Apache ZooKeeper is an open-source distributed coordination system that provides a platform for configuration management, process synchronization, and lock management. Originally developed by Yahoo, it is now maintained by the Apache Software Foundation.
ZooKeeper also offers high availability and fault tolerance, making it a reliable solution for large-scale distributed environments. It can handle very high workloads and is designed to adapt to increasingly complex environments.
In this article, we will attempt to uncover how it works and understand its fundamentals.
How does Zookeeper work?
Let’s begin by describing the architecture of Apache ZooKeeper.
What is a data model?
ZooKeeper uses a data model based on a hierarchy of nodes, similar to the structure of a file system. Therefore, each node is identified by a unique path within the tree. They can have children, which are essentially nodes placed under the parent node in the hierarchy. This tree-like structure allows for the creation of complex data structures to represent the information required for the coordination and synchronization of distributed applications.
In Apache ZooKeeper, each node is referred to as a Znode, and each Znode is identified by a name.
Each of these Znodes in the ZooKeeper data model maintains a stat structure. It simply provides the metadata for a Znode, which consists of the following elements:
1. Version number increases every time data associated with the Znode changes. This concept is crucial when multiple clients attempt operations on the same Znode.
2. ACLs (Access Control Lists) act as an authentication mechanism to access the Znode.
3. Timestamp represents the time elapsed since the creation or last modification of the Znode, expressed in milliseconds. This change is identified by the transaction identifier (zxid). This zxid is unique and enables easy identification of the time elapsed between multiple requests.
4. Data length represents the total amount of data stored in a Znode. It is possible to store a maximum of 1 megabyte of data.
What are the different types of knot?
Znodes can take on different types in ZooKeeper:
1. Persistent Znodes: These nodes persist even if the client that created the Znode disconnects. By default, all Znodes are persistent unless specified otherwise.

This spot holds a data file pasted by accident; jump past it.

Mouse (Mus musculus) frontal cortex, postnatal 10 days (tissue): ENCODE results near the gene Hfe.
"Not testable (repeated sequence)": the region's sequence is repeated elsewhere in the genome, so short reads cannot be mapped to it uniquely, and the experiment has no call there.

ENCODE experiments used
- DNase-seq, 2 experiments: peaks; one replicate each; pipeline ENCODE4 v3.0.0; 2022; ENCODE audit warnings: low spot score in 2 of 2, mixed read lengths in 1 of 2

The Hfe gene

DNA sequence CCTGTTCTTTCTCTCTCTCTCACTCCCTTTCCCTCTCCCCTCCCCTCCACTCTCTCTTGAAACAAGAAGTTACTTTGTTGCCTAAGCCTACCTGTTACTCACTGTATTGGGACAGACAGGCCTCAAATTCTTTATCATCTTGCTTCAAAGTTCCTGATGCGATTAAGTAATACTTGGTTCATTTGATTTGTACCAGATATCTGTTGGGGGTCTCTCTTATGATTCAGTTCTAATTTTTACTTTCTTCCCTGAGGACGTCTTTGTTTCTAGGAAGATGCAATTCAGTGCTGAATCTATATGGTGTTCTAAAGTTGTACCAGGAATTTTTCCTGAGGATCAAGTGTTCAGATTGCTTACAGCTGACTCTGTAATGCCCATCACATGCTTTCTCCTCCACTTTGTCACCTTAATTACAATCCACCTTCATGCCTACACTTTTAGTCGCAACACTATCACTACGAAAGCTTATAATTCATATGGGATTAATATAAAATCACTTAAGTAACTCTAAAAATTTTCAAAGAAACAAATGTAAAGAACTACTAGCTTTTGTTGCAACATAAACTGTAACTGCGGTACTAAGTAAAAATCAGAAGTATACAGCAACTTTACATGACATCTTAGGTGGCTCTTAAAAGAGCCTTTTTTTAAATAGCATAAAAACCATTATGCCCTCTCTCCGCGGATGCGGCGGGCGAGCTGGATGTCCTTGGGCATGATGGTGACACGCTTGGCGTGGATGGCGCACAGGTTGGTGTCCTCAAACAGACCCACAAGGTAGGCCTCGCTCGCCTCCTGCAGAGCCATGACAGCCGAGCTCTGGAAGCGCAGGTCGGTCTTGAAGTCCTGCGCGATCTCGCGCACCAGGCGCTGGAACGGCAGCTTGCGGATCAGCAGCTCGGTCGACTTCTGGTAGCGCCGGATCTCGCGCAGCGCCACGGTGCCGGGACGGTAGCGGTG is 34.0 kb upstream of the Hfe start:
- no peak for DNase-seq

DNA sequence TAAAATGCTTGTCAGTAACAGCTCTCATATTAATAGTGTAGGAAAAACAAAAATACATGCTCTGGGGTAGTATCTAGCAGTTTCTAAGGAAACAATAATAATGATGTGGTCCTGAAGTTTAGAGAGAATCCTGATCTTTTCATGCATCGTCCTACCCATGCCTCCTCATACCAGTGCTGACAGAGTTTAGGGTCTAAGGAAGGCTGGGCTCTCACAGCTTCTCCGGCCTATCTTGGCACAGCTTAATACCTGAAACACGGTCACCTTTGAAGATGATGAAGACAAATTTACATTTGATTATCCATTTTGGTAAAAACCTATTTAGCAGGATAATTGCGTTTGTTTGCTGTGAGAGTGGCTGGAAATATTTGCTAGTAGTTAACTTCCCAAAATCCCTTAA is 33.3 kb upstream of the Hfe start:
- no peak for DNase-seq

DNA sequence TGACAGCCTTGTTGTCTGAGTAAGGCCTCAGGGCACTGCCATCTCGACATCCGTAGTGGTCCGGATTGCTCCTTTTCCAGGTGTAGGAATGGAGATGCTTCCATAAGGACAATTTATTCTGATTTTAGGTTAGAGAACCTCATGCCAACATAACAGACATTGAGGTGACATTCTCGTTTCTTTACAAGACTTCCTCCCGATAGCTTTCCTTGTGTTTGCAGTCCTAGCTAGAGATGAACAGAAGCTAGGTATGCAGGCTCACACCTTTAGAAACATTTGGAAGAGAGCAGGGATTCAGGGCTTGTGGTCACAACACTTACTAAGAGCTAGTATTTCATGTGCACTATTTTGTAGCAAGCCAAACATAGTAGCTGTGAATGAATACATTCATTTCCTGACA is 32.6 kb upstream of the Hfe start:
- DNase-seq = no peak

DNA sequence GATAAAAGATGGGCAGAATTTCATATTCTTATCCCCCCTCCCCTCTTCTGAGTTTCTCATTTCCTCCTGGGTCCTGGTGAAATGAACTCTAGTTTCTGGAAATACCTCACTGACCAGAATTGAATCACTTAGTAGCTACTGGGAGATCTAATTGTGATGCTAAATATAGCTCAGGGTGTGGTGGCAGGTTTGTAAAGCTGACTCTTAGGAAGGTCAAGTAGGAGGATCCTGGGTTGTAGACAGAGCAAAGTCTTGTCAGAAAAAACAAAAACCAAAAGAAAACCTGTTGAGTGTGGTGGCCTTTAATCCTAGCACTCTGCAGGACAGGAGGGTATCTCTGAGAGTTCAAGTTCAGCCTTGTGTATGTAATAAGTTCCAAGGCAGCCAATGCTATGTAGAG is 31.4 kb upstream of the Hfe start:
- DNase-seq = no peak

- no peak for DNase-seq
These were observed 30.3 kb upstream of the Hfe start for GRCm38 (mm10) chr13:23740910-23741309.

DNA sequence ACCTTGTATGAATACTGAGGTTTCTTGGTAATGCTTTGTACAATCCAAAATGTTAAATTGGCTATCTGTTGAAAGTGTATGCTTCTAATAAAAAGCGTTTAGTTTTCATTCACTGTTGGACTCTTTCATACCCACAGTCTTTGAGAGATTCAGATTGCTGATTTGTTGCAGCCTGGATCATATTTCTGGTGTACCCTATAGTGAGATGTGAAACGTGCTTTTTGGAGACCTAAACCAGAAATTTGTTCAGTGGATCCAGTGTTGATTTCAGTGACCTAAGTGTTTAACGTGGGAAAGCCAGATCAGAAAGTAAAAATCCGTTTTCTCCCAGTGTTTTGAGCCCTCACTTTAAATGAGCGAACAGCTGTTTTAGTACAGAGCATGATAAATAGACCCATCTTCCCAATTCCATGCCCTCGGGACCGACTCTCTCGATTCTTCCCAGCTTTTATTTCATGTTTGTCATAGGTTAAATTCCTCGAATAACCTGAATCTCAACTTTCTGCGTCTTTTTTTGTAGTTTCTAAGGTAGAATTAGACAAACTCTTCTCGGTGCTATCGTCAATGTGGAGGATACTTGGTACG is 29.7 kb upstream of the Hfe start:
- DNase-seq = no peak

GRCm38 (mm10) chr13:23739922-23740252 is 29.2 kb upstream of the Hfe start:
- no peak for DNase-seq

2. Ephemeral Znodes: They remain active as long as the client is connected. When a client disconnects, ephemeral Znodes are automatically deleted. Due to this, they cannot have additional children. When an ephemeral Znode is deleted, the next appropriate node fills its position. Ephemeral Znodes play a crucial role in leader election.
3. Sequential Znodes: This type of Znode can be either persistent or ephemeral. When a sequential Znode is created, ZooKeeper appends a 10-digit sequence to the original name, forming the Znode’s path.
For example, if a Znode with the path /myapp is created as a sequential Znode, ZooKeeper will change the path to /myapp0000000001 and set the next sequence number to 0000000002.
In the case of two sequential Znodes being created simultaneously, ZooKeeper will never use the same number for each Znode. This type of Znode plays a significant role in locking and synchronization.
This is a very important concept for ZooKeeper’s operations. At regular intervals, heartbeats are sent by the client to keep its session active.
If no heartbeats reach the ZooKeeper set, the client is considered “dead”, and ephemeral znodes are deleted.
This mechanism enables customers to receive notifications of changes to the Apache ZooKeeper package. They can define watches when reading a particular node, and these watches send the client a recorded notification of any changes to the node.
Apache ZooKeeper is a distributed coordination system, which presents itself as a single entity, but conceals an entire complex system. It solves all the problems encountered by distributed applications thanks to its framework, which also provides a number of services, including configuration management and naming services.
Now that you know all about coordination and synchronization with Apache ZooKeeper, don’t hesitate to sign up for a DataScientest training course to learn more. Find out more about our data courses!